As a child, I wasn’t allowed to have a pet; my grandmother Clara would never have permitted an animal in the house. But Roy always had a dog at the gas station — watchdogs; often dropouts from the police dog academy. The best of them was old 66.
When I was about ten years old and 66 was at least that age and deaf and blind, my dad found a farmer near Momence, about sixty miles south of Chicago, who was willing to give 66 a home for what remained of his life. We knew a lot of Southern Blacks, families who had migrated north along the Illinois Central line from Mississippi and Tennessee to find work in Chicago factories, but many maintained their ties with the land. A farm seemed the best reward for such a loyal family friend as 66.
One morning, weeks after 66 had gone to his retirement home, I went out the door for school. Who should I find waiting at the curb beside my dad’s car but 66! Much later we learned that he had left the farm and found his way north — at least sixty miles and across several major highways — with the sense of smell his only remaining asset, eager to be home and fulfilling the only job he knew, guarding the family business. 66 had been on the road at least two weeks.
“A few figs from thistles…”
by Howard A. Tabor
Dogs and other good habits
This week some old friends lost their young dog. There is little I can say to stay their grief, except that I have been there, too.
Frank was my father’s hunting dog. Each year he yearned for the scents of autumn, the nip of frost, a thick coat of sodden leaves mouldering on the ground—desires I could just as easily claim for my father. Warren hoped to make a hunter of me but understood when I preferred the company of books. So, for all those months between hunting seasons, Frank was my constant companion.
My childlike wanderlust was insatiable and Frank enjoyed the quest as much as I. It would be inaccurate to say he followed me everywhere. Rather, he knew my pattern as well as I did, anticipated my destinations and, as often as not, met me at the front door to the old Public Library or the back door of Darwin School.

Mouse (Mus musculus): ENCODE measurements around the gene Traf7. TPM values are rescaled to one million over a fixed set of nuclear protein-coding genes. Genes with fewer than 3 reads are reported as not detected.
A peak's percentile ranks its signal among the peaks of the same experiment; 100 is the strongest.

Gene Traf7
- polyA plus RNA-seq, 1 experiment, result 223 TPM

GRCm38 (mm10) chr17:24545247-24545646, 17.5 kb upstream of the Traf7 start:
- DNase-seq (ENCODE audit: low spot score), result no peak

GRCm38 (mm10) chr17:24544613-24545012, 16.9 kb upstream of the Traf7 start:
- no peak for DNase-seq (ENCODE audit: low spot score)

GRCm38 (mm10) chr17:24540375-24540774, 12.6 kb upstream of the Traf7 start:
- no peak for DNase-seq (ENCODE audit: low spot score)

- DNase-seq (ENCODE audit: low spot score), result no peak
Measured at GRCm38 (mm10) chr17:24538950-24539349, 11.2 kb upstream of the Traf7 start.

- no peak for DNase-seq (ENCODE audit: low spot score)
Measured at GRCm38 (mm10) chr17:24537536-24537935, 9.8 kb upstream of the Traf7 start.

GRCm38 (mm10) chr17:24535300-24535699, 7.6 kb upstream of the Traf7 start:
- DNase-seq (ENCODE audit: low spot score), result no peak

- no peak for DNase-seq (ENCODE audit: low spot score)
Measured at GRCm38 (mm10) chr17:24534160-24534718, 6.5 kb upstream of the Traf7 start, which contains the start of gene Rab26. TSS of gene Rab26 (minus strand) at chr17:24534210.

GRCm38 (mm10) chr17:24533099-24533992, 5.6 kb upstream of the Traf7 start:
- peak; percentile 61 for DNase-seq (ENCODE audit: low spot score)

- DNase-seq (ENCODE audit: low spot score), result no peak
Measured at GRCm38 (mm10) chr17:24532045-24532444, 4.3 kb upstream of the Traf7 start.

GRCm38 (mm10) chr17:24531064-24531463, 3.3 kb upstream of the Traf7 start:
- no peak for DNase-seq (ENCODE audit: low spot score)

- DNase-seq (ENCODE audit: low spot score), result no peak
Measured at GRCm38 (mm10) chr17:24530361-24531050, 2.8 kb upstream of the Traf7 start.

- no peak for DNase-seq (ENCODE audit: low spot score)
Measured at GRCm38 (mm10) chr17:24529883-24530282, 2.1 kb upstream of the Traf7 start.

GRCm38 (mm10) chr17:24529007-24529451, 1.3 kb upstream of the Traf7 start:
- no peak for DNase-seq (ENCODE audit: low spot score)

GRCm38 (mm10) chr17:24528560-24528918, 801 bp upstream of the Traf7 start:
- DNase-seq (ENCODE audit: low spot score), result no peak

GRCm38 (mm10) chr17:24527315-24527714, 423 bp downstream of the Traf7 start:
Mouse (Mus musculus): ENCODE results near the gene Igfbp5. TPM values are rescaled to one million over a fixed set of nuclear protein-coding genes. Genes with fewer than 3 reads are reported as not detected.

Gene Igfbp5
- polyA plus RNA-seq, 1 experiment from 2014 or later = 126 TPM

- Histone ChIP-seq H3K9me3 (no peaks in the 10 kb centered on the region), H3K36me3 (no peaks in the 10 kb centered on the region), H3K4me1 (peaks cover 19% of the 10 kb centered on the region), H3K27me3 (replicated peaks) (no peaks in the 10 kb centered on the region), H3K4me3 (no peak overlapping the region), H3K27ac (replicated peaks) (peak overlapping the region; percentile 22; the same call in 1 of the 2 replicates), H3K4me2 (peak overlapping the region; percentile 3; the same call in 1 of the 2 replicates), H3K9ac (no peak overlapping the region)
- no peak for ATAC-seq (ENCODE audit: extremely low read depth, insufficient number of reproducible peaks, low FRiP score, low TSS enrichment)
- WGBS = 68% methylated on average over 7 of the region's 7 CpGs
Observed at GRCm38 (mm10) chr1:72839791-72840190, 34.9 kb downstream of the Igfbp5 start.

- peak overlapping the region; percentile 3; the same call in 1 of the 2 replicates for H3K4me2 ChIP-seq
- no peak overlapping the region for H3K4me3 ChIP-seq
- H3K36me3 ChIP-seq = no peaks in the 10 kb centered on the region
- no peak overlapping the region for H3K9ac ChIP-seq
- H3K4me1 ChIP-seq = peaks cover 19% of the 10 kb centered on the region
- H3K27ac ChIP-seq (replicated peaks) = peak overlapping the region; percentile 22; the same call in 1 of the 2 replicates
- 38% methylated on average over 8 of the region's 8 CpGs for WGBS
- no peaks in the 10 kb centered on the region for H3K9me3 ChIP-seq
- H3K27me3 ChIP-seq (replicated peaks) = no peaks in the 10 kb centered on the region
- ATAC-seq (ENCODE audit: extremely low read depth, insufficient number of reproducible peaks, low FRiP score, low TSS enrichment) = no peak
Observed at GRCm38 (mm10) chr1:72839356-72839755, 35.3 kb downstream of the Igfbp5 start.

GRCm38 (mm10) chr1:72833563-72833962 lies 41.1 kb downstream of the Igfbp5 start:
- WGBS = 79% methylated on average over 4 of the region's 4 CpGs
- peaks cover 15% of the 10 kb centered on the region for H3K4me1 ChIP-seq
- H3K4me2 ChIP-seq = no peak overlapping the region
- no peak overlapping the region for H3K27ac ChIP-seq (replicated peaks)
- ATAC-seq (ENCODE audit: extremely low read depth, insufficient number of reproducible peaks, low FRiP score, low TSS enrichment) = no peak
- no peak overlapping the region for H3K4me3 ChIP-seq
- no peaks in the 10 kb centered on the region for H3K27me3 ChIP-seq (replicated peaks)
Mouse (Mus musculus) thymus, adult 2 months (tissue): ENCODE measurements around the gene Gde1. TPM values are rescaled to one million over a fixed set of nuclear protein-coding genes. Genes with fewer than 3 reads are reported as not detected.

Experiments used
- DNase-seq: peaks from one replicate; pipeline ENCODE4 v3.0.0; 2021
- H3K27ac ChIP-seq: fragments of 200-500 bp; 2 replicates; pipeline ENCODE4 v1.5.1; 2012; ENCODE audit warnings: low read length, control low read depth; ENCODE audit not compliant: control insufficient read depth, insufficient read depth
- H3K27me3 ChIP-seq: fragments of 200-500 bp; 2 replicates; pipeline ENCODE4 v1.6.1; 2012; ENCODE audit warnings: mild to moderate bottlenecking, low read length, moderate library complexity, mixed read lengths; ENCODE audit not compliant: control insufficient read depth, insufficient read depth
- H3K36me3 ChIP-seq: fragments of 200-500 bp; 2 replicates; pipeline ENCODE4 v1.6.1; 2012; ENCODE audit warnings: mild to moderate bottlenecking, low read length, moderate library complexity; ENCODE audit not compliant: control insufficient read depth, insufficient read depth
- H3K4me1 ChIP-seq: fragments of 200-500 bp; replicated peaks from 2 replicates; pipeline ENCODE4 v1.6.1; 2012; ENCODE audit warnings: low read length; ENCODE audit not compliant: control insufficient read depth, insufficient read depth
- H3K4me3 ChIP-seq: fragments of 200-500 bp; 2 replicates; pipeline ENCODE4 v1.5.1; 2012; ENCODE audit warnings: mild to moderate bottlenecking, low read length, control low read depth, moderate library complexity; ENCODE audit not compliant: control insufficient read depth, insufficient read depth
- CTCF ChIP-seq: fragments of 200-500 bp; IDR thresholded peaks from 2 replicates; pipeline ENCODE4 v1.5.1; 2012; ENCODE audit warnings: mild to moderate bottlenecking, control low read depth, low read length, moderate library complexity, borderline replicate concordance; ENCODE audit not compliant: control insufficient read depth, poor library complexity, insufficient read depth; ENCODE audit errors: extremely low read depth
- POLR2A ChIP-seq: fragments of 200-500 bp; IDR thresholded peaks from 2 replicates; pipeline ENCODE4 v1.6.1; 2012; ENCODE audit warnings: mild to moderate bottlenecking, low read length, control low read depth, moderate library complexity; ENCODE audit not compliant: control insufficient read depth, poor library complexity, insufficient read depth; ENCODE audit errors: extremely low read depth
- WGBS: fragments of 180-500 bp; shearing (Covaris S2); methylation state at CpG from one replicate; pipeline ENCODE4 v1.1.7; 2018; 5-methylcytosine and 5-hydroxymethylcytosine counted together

I had shown him my world and Frank repaid that gift with revelations of his own: a sunny spot on Crispin Creek where old shells could be dug from the bank; a secret garden on the flats while the carrots were tender and sweet. Padding along beside my bike, it’s hard to say which of us was in training. Walking, running, timely toilet breaks—I was a better child for the rigor Frank gave me; and I’m a better adult for having been that child.
Better mannered than several humans of my experience, Frank was welcome where some of my schoolmates had been banned. Mrs Fahrenthold, for example, let Frank lie beside my feet in the library reading room. He seemed also to enjoy regular visits to Krohn’s Barber Shop and to the meat market, which held a special place in his heart; two packages always awaiting us there, a big one for the family, the small one for Frank.
When I went away to college, Frank couldn’t come with me, but he could not be put away with other “childish things.” It was Thanksgiving of my sophomore year: I had come home for the family celebration and Frank was there awaiting me, seeming older than I had remembered him. Saturday night he lay down beside my bed and Sunday afternoon we buried him near the rhubarb patch.
In my sixty-six years I have known many dogs, all of them admirable fellows. Would that my acquaintance with humans had been the same.